- Eric Roberts, Doctor Who (The Movie), TV, 1996. Hollywood goes Who. Why? For the pilot of a USeries to exhume the BBC science-fiction cult, buried since it ran out of puff after 26 seasons in 1989. As if to prove this was big deal LA in action (!), some 63 actors were listed for Doc8 and a further 71 (well, some were on both lists) for his foe, The Master. Such as… James Bond, Caligula, Dracula, Gandhi, Freddy Krueger, Magnum, Jean-Luc Picard, Han Solo, Spock and - hey, they’re doctors! - Emmett Brown and Frank-N-Furter. Aka… Timothy Dalton, Malcolm McDowell, Christopher Lee, Ben Kingsley, Robert Englund, Tom Selleck, Patrick Stewart, Harrison Ford, Leonard Nimoy, Christopher Lloyd. Tim Curry. And a certain Blues brother…
- Johnny Depp, Fear and Loathing in Las Vegas, 1998. As Nicholson and Brando aged, The Blues Brothers were an obvious bet for Hunter Thompson and Dr Gonzo. Then, Belushi ODed on andrenichrome. Rather like this ugly film.
- Leonardo Di Caprio, Gangs of New York, 2002. What was he smoking ? Believe it or not, Ripley, directing ikon Martin Scorsese first envisaged the movie in 1978 with the Blues Btrs ,as young Amsterdam Vallon and the fearsome Bill “The Butcher” Cutting. Not that it was any better without them.
- Chris Parnell, Anchorman: The Legend of Ron Burgundy, 2003. The first draft of the screenplay suggested actors for various roles including Dan for the extra-sensitive stage producer Garth Holiday. Parnell had first been up for Steve Carell’s dumb weatherman Brick Tamland.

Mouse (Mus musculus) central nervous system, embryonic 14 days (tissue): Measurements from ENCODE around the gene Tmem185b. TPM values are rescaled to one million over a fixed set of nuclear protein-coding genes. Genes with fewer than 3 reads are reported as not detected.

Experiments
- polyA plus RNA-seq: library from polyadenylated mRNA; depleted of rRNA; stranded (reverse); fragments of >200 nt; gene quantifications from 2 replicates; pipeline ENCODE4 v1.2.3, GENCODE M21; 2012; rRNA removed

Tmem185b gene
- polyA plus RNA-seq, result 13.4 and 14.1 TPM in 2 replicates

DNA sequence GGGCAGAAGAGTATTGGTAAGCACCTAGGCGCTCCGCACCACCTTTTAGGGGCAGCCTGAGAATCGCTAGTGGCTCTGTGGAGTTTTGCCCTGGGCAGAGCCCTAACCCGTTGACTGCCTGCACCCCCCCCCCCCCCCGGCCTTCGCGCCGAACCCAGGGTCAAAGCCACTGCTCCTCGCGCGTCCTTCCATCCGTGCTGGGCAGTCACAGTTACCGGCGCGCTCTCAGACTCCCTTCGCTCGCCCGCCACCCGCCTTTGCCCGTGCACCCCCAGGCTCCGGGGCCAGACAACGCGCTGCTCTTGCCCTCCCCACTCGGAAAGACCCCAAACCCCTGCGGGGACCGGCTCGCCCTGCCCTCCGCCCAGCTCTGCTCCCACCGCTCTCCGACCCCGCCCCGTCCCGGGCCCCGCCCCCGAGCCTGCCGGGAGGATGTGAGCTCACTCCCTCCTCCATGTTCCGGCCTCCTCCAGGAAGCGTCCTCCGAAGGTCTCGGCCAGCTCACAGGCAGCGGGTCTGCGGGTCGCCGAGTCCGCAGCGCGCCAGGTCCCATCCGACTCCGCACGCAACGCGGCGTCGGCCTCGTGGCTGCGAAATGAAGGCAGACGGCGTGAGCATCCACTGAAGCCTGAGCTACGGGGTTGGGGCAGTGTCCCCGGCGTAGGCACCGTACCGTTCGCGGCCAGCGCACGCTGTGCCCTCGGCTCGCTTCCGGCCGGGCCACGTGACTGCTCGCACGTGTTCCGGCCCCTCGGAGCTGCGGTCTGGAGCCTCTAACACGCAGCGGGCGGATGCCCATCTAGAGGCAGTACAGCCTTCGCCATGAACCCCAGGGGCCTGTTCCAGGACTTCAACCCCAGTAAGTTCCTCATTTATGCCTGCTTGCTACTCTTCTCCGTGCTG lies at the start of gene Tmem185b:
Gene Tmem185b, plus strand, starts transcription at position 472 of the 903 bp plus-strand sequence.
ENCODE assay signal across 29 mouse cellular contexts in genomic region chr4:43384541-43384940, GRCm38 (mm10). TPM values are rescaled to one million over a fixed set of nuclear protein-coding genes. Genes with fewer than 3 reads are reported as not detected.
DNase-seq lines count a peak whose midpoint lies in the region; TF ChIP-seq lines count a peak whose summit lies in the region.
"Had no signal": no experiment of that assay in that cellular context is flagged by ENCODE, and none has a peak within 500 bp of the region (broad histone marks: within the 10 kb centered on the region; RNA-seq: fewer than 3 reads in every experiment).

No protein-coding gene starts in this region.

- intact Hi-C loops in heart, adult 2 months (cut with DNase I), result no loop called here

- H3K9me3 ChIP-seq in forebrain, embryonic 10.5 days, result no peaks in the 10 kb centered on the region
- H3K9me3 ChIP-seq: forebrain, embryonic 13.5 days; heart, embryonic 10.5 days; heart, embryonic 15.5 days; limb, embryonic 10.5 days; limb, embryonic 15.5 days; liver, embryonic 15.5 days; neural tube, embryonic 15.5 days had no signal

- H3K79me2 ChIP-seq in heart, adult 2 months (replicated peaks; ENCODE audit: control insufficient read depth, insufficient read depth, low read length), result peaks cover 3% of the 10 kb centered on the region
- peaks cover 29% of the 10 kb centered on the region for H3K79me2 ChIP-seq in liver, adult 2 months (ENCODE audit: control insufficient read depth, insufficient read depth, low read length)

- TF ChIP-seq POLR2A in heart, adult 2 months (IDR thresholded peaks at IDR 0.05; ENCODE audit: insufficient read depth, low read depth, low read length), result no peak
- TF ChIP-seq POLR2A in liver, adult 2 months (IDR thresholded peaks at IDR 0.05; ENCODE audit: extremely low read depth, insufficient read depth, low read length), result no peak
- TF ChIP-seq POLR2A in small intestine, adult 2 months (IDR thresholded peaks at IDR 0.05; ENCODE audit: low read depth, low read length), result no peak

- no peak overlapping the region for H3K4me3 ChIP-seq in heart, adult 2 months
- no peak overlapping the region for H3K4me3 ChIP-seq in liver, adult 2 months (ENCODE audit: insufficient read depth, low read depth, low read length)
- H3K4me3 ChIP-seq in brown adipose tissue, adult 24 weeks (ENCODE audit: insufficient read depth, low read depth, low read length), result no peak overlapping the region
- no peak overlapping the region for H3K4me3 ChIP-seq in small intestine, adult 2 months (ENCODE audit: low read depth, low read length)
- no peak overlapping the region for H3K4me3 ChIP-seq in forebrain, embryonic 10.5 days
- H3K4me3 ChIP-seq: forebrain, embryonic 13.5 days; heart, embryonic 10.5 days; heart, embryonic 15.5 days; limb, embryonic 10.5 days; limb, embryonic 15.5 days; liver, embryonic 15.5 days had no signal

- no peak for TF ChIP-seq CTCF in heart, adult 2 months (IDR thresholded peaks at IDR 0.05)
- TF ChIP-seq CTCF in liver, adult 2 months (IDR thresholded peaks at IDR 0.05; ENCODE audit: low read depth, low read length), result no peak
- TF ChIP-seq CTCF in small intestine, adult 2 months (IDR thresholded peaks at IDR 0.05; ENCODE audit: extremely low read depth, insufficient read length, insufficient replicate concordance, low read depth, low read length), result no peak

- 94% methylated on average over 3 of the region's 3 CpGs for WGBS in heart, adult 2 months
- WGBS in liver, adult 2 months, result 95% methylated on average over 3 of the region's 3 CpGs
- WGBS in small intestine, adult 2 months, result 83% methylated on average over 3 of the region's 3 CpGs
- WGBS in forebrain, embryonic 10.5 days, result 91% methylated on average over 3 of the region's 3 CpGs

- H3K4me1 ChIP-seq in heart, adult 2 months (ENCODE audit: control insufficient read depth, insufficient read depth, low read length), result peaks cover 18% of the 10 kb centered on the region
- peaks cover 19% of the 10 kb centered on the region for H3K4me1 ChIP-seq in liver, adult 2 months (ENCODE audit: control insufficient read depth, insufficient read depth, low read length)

- Eddie Murphy, The Haunted Mansion, 2003. Phantoms were in and Disney was ready to jlin in with this spectre special… as long as one of the 1983 Ghostbusters agreed to be Jim Evers… None did. Not Aykroyd, Bill Murray, Rock Moranis or Harold Ramis. Twenty years later, Murphy headed the tale named for rather than based on the Disneyland attraction.
- Mos Def, The Hitch-Hiker's Guide to the Galaxy, 2005.
- Michael C Hall, Dexter, TV, 2006-2014. The Showtime cable network shortlisted 14 stars, from the impossible (Dan Aykroyd, Macauley Culkin, Tom Cruise, Sean Penn, Ben Stiller) to the plausible (John Cusack, Jake Gyllenhaal James Spader) for the Miami Metro PD bloodstain analyst moonlighting as a serial killer... of serial killers.
- Tom Wilkinson, Burke and Hare, 2009. The titular 1828 grave-robbers (Simon Pegg, Andy Serkis) were more diabolically funny than their main customers for corpses (the fresher the better) - the bitchy doctors Knox and Monro, aka Wilkinson and Tim Curry instead of Aykroyd and John Cleese.